Straight To The Point Blog

Flip Flops and Flats are Bad: A Review of Footwear

April 16th, 2018

flip flops

Flip flops and flats. So popular, yet so poor for your feet. Why are they bad? Because both flip flops and flats provide nearly zero support. Both shoes force extra pressure on your feet into unnatural ways that cause injuries through the foot and even up the legs and back. They’re so unsupportive, hip Vogue staff started a new trend: the aircast, or the clunky black medical boot prescribed by the doctor’s office for injured feet, caused by wearing flats so often. They’re often uncomfortable and cause a lot of foot pain, even though good shoes should never cause any pain.

Shoes are supposed to provide stability. When you bend a flat or a flip flop, as demonstrated by Haim Hechtman, DPT in the video below, there’s little support to keep the feet carefully contained. A more supportive shoe, such as a sneaker, provides heel contour and flexes in the toe box to maximize stability and minimize stress. This in turn prevents foot pain and stress from affecting other parts of the body, including the ankle, knee, and hip.

Not to mention that flip flops are dangerous – they can fall off your feet, expose your feet to fungus and bacteria, and cause hammertoes: a condition when you scrunch your toes just to keep the shoe on your foot. You can also easily trip wearing flip flops or have them sucked into escalators. One should never drive in flip flops because your foot can easily slip off the gas pedal or your flip flop can become wedged under the gas or brake pedal, which has happened to one in nine flip flop-wearing drivers – putting you in a very dangerous situation.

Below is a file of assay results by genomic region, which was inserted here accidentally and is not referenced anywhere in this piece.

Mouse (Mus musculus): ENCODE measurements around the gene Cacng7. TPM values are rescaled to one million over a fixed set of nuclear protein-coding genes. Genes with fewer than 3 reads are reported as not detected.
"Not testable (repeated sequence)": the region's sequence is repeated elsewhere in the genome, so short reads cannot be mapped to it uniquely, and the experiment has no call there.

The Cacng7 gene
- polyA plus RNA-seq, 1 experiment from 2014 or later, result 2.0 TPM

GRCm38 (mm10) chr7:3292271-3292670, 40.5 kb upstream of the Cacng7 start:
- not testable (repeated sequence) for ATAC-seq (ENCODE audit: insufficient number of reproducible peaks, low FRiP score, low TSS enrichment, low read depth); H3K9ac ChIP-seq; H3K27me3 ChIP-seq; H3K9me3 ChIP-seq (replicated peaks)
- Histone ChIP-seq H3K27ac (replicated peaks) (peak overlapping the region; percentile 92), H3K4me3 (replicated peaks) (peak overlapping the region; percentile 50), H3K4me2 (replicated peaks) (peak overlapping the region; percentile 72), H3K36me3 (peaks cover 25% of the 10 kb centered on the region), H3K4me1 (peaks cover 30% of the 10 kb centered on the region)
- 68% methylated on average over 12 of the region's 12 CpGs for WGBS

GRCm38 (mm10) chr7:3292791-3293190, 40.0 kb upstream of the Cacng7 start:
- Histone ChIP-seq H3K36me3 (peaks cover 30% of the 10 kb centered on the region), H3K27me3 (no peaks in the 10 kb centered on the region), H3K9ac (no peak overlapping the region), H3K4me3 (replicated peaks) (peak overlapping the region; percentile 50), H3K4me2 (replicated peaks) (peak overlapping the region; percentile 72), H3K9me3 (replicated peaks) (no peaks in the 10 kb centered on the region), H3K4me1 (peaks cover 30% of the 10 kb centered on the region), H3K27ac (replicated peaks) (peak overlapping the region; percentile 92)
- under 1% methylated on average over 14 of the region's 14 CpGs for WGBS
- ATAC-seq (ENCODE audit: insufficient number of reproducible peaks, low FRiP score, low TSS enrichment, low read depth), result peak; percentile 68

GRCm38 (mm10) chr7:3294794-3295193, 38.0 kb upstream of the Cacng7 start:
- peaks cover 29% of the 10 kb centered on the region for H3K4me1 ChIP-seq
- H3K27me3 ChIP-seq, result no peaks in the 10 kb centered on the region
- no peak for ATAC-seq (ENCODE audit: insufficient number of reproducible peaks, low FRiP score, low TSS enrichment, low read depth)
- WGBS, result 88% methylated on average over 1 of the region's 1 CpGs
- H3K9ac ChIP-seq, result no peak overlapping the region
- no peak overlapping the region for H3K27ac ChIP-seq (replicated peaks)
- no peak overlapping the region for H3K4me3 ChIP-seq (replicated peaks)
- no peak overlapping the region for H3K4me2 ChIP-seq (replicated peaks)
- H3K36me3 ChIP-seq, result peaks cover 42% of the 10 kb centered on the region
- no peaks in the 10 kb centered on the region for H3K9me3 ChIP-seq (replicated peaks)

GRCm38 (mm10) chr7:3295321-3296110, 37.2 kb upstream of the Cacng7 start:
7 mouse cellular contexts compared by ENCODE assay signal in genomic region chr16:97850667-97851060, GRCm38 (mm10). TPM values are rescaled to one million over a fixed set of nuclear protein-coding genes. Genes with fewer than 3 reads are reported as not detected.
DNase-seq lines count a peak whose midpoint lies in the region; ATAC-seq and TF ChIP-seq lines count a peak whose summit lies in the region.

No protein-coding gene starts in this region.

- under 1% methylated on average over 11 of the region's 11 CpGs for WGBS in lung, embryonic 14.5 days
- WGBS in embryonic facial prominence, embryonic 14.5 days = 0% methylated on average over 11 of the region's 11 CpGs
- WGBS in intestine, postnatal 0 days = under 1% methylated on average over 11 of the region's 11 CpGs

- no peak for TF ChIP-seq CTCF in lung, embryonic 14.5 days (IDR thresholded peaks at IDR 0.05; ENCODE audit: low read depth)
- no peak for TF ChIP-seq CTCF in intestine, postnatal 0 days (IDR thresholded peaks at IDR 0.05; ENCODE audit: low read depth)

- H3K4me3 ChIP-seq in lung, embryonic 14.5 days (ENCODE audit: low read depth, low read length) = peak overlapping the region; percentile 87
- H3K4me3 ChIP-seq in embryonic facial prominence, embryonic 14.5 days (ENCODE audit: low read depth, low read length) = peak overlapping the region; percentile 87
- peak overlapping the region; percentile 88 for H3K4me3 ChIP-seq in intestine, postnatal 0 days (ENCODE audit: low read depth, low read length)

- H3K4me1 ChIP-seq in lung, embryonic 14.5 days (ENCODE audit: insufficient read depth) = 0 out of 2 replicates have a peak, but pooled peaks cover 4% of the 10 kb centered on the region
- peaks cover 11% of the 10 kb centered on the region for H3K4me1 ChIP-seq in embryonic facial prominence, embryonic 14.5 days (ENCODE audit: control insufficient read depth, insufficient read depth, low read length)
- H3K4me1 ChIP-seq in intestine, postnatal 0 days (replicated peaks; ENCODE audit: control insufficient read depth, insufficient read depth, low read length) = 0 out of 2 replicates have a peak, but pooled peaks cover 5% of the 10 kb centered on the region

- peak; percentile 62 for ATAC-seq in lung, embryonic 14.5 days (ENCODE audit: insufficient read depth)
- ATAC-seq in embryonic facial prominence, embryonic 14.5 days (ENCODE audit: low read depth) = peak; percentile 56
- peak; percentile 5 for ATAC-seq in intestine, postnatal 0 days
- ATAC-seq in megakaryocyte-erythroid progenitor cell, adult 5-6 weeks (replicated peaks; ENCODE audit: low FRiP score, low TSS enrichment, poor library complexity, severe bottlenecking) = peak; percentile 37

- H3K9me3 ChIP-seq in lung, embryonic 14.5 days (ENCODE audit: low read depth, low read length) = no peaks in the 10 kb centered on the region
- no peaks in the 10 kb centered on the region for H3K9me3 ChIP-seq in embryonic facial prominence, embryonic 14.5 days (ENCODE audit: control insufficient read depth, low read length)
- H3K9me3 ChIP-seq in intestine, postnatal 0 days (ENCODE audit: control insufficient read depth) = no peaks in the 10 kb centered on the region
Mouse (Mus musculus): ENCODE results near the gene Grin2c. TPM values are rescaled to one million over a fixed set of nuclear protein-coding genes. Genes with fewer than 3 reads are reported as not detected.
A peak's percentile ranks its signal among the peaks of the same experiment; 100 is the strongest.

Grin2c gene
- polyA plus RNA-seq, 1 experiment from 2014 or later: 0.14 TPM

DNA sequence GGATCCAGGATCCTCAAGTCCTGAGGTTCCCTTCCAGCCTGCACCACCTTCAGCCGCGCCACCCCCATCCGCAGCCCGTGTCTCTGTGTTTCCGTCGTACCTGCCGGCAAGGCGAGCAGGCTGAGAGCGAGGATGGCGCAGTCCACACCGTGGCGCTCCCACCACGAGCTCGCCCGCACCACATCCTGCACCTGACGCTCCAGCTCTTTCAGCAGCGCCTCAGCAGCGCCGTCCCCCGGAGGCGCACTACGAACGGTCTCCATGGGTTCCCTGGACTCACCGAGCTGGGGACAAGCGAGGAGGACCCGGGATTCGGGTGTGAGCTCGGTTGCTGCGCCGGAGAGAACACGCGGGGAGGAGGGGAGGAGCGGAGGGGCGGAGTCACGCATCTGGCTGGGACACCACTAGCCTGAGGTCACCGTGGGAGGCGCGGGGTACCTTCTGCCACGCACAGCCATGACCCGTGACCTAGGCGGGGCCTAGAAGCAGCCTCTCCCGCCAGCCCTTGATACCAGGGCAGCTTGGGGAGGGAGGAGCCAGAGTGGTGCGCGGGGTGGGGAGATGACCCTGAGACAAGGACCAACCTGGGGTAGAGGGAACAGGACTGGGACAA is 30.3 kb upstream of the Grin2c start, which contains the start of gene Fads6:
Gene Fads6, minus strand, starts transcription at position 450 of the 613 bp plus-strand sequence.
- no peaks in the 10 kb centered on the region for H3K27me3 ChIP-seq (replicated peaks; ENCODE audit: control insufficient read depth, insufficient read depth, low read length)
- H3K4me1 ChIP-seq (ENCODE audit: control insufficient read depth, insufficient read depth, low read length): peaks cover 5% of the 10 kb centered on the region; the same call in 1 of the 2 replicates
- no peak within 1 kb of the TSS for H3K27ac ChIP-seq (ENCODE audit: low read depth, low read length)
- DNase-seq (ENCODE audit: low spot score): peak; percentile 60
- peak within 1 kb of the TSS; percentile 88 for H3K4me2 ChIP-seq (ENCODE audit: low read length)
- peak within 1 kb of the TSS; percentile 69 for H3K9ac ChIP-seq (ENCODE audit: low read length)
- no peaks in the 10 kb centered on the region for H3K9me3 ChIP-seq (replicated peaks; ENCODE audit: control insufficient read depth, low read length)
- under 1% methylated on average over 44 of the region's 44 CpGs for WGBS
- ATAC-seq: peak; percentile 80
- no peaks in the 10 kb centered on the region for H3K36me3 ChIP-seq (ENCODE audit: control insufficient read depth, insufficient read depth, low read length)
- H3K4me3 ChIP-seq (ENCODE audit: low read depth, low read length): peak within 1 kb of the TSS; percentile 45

Both flip flops and flats also can cause heel pain, specifically plantar fasciitis, from the repetitive heel strike during walking. Shoes lacking arch support can also cause fallen arches, or flat feet, which can lead to knee osteoarthritis.

If you’re only walking a short distance in your flip flops or flats, such as just around the office or down the street, then the risk of injury and foot pain is minimal. However, many people choose this footwear to walk all over town, either for a night out or to commute. The belief is that flip flops or flats are a better alternative to wearing high heels, when in fact neither is better.

Your best bet when it comes to flip flops or flats? Wear a supportive shoe for longer distances while carrying your preferred shoe in your bag, and then switch when you reach your destination. Your feet – ankles, knees, hips and back too – will thank you.

 



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